Sensor-based processing systems are common, but this is a new speedsorter. The challenge for recyclers is to process light materials, especially aluminum and magnesium, and identify aluminum alloys. Ocean Insight has developed a modular solution that can be easily configured.
Called the SpeedSorter, the solution uses laser-induced fracture spectroscopy (LIBS) to quickly determine the composition of the alloy as the pieces pass through the sensor’s inspection zone. With commodity prices hitting record highs recently and much of the world’s aluminum production declining and coming from unstable regions, the recycling of metals in the market The second smelter has a strong tailwind, supporting future investment. Since the secondary smelting of recycled aluminum consumes only 5% of the energy of primary aluminum, this part can be sold and sold as “low carbon” aluminum. Many aluminum producers have low carbon lines such as Alcoa’s Sustaina products, including EcoLum and EcoDura, and Hydro’s Circal and Reduxa. These and other products make aluminum highly sought after by consumers, which must be properly processed in order to be properly recycled.
SpeedSorter solves two main problems of current LIBS sorting systems:
- Process in a very high way and reach 5 tons per hour or more*.
- Reliable detection through small dirt or coating.
For the first time, a LIBS processing system can handle, for example, Zorba or small parts converting to high bitrates.
* Based on size distribution, input and output, Speedsorter number of sensors
“Every situation is different,” says Matt Kremens, chief engineer at Ocean Applied Systems. “Our team can perform an analysis based on the on-site application of the sheet and advise on the economics and whether the SpeedSorter makes sense for the customer. We work closely with the customer during installation, design and process planning. of each service, and service offerings to keep the process going long into the future.
A sealed, dust-proof and robust module, the SpeedSorter is designed to be integrated into existing lines, or to be easily manufactured on-site by subcontractors. System assembly is simple as only power and communication lines are routed in each unit. The SpeedSorter sends control signals to the downstream hardware to direct the conversion.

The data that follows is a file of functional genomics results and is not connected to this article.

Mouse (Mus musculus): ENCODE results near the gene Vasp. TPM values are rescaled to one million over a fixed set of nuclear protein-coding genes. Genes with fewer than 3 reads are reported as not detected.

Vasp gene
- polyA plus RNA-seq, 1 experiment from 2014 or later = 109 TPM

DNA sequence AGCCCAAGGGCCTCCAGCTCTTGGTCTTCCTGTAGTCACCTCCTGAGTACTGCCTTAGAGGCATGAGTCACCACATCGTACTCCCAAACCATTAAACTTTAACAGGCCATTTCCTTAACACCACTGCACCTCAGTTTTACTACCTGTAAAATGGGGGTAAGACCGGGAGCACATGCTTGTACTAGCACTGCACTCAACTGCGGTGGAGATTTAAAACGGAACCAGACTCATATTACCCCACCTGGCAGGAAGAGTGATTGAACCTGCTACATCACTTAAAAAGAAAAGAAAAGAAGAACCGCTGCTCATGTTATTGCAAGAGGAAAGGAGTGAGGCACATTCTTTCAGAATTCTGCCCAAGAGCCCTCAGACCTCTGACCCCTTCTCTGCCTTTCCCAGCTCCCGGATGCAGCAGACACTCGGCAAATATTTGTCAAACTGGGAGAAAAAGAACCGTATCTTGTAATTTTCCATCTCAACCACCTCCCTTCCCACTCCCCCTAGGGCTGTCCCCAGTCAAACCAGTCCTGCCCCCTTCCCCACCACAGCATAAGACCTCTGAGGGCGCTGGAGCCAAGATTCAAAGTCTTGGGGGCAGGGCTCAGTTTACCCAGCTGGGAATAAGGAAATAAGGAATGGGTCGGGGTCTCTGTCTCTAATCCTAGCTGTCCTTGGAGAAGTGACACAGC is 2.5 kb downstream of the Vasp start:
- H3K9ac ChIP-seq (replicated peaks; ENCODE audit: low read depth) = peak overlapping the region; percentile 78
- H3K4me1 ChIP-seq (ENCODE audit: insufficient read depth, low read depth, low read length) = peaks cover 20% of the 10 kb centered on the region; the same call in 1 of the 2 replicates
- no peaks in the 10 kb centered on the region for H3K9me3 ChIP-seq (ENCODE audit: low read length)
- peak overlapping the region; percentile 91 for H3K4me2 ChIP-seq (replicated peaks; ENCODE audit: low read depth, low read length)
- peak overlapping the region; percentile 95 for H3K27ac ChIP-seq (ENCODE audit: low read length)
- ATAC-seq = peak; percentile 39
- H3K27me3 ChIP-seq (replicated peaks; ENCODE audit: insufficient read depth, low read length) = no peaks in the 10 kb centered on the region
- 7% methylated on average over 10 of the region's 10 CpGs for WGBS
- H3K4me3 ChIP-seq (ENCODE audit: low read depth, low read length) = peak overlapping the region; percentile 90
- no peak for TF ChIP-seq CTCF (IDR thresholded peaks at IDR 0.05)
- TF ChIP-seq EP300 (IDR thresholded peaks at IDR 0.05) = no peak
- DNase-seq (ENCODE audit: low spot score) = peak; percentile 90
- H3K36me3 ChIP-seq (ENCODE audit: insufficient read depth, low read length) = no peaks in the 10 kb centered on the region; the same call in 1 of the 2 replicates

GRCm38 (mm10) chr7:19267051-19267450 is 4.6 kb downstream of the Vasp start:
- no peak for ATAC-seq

One of the characteristics of the system is the simplicity of the design and only a few moving parts. This is a big long-term benefit, because the moving parts are the obvious things that can cause failure in the world. Simple design compared to competing systems allows the SpeedSorter to easily fit into a variety of environments. Also, the modular design makes the entire setup process less efficient. For example, if one of the processing lines fails, other lines can continue to process in the multi-sensor system. One of the characteristics of the system is the simplicity of the design and only a few moving parts. This is a big long-term benefit, because the moving parts are the obvious things that can cause failure in the world. Simple design compared to competing systems allows the SpeedSorter to easily fit into a variety of environments.
Also, the modular design makes the entire setup process less efficient. For example, if one of the processing lines fails, other lines can continue to process in the multi-sensor system.
How does it work?
The SpeedSorter uses a powerful laser to create a pattern of light on passing metal parts. The laser removes the material from the sheet, and the heated material is consumed in the plasma, which we see as light (also called “discharge”). The light from the fire is analyzed by a high-precision spectrometer, detecting the emission of all the alloy elements.
Piece by piece, the elemental composition is identified and this is turned one by one into the appropriate stream, leaving another benefit from the aluminum scrap. LIBS is on Nasa’s Mars rovers, which have a Los Alamos-developed system using spectrometer technology from Ocean Insight. On the Curiosity rover, LIBS was integrated into the ChemCam instrument to study the geology of Mars, moving rock samples up to seven meters from the rover. Therefore, waste sorting using the SpeedSorter Ocean system can rightly be said to use “out of this world” technology.
Source: International Recycling
Data: October 25th 2022
Titile: New Speedsorter